Cataloguing the 2010 Olympic Legacy CollectionPosted by: Jillian Povarchook on February 23, 2012 / 1:19 PM
Roughly five months into cataloguing and digitizing the Vancouver 2010 Olympic Legacy Collection, it can be stated that the process is a lot more exciting than it probably should be. Along with the torch Wayne Gretzky used to light the Olympic Cauldron and the racks of intricate costumes worn by performers in the Opening and Closing Ceremonies, there are also boxes of paper material containing years of licenses, correspondences, and memos.
It’s a common assumption that paper material seldom equals gripping material. But among the inter-office scraps are pockets of brilliance, such as a collection of sketches and photographs used as inspiration for VANOC’s signature “Look of the Games”: the sweeping green and blue graphic vistas peppered with prototypically West Coast and urban motifs. It’s inspiring to leaf through a folder and see how hand cut stencils were incorporated into a design that became a second skin for Vancouver during the Games of 2010.
For the philatelists among us, international post bureau websites have been scoured to acquire information regarding Olympic issue stamps. Blindly trying to decipher Cyrillic characters on postage stamps quickly lost its novelty, but it’s fascinating to see which sports countries chose to depict. Seemingly few pandered to their Canadian host. Most stamps feature skiing, whether alpine or Nordic, over ice hockey. A personal favourite are those from Hungary, which rival the Vancouver 2010 mascots in terms of a sense of unbridled joy (or cuteness, if we’re going to get really technical).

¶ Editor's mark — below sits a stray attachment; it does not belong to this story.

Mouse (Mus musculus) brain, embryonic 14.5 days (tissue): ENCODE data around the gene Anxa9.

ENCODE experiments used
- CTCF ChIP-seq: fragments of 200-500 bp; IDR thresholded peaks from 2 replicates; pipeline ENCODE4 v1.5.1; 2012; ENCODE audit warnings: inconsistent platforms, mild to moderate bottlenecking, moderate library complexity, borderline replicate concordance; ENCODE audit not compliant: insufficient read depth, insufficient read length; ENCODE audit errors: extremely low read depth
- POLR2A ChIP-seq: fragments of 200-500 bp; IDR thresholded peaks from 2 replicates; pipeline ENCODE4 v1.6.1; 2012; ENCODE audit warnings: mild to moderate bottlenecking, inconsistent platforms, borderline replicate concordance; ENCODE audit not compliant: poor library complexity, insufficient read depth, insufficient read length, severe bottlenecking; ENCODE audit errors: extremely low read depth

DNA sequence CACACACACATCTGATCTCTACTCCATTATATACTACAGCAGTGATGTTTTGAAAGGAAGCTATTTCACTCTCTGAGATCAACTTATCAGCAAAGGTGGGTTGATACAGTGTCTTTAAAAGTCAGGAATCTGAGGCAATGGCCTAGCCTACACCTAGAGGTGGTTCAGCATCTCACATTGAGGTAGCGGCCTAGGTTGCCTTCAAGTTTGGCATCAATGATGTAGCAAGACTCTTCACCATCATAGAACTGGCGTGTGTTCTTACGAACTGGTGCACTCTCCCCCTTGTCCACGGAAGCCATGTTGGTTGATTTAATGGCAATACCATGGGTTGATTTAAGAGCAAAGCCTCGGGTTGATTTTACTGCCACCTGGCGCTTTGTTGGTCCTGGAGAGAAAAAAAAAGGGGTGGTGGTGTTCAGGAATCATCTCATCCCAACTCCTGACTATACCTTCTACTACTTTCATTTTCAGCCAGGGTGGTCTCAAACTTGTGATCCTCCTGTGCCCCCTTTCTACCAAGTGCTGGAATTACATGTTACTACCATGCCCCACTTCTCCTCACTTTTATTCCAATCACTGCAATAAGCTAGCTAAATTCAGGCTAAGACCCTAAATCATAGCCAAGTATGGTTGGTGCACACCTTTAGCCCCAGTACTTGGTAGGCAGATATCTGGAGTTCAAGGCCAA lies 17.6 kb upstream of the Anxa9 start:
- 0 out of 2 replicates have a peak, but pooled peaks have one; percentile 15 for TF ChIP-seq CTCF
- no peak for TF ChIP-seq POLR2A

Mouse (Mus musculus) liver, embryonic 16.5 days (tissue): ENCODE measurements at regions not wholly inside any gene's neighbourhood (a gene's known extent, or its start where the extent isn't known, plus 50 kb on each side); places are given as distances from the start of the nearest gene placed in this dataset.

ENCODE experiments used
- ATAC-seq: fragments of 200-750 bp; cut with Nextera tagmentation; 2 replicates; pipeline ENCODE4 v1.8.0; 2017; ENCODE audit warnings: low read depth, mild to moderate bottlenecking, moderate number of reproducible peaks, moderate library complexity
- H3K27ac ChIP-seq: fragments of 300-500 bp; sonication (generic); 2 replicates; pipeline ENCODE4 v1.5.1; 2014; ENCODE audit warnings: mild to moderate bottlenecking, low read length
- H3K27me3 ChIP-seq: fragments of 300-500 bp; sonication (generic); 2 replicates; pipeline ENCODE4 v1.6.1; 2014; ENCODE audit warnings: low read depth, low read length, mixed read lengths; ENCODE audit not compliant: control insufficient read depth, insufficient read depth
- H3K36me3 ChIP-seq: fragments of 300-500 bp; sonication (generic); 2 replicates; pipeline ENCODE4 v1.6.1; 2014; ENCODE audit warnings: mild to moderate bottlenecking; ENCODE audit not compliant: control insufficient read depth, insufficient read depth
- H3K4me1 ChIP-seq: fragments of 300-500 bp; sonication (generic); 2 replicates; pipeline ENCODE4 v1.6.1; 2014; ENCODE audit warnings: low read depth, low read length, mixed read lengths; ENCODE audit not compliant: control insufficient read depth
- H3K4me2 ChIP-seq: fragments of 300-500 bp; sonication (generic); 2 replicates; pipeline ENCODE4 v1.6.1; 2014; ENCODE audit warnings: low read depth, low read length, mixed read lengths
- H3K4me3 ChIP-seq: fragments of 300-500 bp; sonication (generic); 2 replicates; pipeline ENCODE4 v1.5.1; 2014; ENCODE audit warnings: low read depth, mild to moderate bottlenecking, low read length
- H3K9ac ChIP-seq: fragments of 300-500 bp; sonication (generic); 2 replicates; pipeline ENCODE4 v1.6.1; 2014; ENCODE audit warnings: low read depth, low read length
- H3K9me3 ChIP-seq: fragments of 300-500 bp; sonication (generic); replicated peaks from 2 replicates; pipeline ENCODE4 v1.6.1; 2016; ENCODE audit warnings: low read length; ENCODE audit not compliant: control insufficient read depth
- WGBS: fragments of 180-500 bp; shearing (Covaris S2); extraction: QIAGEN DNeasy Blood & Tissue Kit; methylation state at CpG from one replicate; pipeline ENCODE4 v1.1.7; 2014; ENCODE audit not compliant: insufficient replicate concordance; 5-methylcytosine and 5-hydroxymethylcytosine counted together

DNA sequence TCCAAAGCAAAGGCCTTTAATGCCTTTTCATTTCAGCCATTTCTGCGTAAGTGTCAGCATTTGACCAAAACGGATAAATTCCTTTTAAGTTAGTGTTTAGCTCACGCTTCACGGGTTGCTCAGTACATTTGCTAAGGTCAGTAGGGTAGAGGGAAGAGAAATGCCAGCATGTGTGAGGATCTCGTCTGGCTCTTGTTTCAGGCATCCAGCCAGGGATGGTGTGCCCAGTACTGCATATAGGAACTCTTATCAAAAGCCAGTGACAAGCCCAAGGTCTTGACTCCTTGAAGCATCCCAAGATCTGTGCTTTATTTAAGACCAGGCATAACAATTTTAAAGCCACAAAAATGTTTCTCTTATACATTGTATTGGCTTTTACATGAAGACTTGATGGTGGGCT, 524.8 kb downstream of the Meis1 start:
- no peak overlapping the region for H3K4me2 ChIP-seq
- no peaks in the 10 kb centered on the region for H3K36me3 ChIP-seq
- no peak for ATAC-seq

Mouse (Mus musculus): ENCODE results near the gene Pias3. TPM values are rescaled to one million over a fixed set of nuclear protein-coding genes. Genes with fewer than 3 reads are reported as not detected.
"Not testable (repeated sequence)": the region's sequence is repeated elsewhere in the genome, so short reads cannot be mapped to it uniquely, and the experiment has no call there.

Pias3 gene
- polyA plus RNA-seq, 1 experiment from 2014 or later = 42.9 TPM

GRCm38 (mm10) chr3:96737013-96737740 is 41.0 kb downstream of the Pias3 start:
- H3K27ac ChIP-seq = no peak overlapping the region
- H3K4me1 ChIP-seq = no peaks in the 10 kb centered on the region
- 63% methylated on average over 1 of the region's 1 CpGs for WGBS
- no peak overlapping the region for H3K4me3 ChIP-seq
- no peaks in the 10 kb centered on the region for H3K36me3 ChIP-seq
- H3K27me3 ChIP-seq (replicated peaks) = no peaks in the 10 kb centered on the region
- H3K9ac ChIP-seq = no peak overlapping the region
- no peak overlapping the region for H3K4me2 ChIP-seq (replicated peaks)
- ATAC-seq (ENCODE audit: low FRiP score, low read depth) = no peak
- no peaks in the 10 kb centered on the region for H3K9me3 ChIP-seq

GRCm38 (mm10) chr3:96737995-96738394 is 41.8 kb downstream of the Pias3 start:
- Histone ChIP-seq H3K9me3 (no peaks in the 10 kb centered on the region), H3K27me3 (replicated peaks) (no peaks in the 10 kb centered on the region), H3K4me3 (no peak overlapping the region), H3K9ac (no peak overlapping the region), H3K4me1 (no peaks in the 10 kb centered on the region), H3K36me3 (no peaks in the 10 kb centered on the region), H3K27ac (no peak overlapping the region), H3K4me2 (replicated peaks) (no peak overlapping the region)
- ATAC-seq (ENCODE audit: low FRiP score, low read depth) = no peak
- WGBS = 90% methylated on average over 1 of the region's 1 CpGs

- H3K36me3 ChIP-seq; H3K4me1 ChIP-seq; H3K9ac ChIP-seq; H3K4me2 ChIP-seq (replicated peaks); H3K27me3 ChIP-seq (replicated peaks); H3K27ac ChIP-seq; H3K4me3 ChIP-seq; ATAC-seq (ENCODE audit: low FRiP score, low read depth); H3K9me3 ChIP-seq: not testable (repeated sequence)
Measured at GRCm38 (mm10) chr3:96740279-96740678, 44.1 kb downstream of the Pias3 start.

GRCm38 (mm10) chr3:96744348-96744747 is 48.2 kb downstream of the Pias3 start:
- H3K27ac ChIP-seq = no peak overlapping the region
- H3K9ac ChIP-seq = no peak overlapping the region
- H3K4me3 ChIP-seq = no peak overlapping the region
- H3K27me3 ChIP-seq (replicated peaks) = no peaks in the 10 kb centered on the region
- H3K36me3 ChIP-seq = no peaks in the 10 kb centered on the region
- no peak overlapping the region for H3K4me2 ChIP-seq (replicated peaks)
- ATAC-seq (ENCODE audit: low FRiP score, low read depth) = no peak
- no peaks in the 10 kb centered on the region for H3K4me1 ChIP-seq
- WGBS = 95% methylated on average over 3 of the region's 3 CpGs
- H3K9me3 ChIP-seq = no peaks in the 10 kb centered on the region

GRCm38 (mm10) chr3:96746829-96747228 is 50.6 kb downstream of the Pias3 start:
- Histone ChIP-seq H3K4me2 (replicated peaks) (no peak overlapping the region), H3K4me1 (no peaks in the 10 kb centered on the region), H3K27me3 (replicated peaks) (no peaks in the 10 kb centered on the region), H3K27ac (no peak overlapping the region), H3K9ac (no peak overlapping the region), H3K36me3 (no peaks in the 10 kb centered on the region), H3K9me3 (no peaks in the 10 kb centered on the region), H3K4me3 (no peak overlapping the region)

Speaking of the mascots, we have become well versed in the surprisingly elaborate backstories of Quatchi, Miga, Sumi, and Mukmuk. This is in addition to charting their evolution from simple line drawings to 3D renderings to officially licensed Olympic merchandise and full-sized costumes.
While to date it has been fulfilling to discover these gems (we’ve got roughly another 1,200 objects to go), it would be a lie to say handling the medals and the torch hasn’t been a highlight. The medals are astoundingly heavy; frankly, it’s a wonder exhausted athletes didn’t crumple under their weight. Even more astonishing are the number of hands both the medals and the torch passed through, from their inception to the Opening and Closing Ceremonies and the nightly Victory Ceremonies.
Many of us watched as athletes bit down on their gold medals, or as the Olympic flame was passed from torch to torch. But not many of us got to watch as a print of an orca’s dorsal fin became a medal struck at the Royal Canadian Mint. The technical prints and sketches allow us to visualize the massive collective effort behind Vancouver’s Games of 2010. This is why the paper material ends up being much more gripping than one would initially expect.
Jillian Povarchook is the MOV's Collections Associate.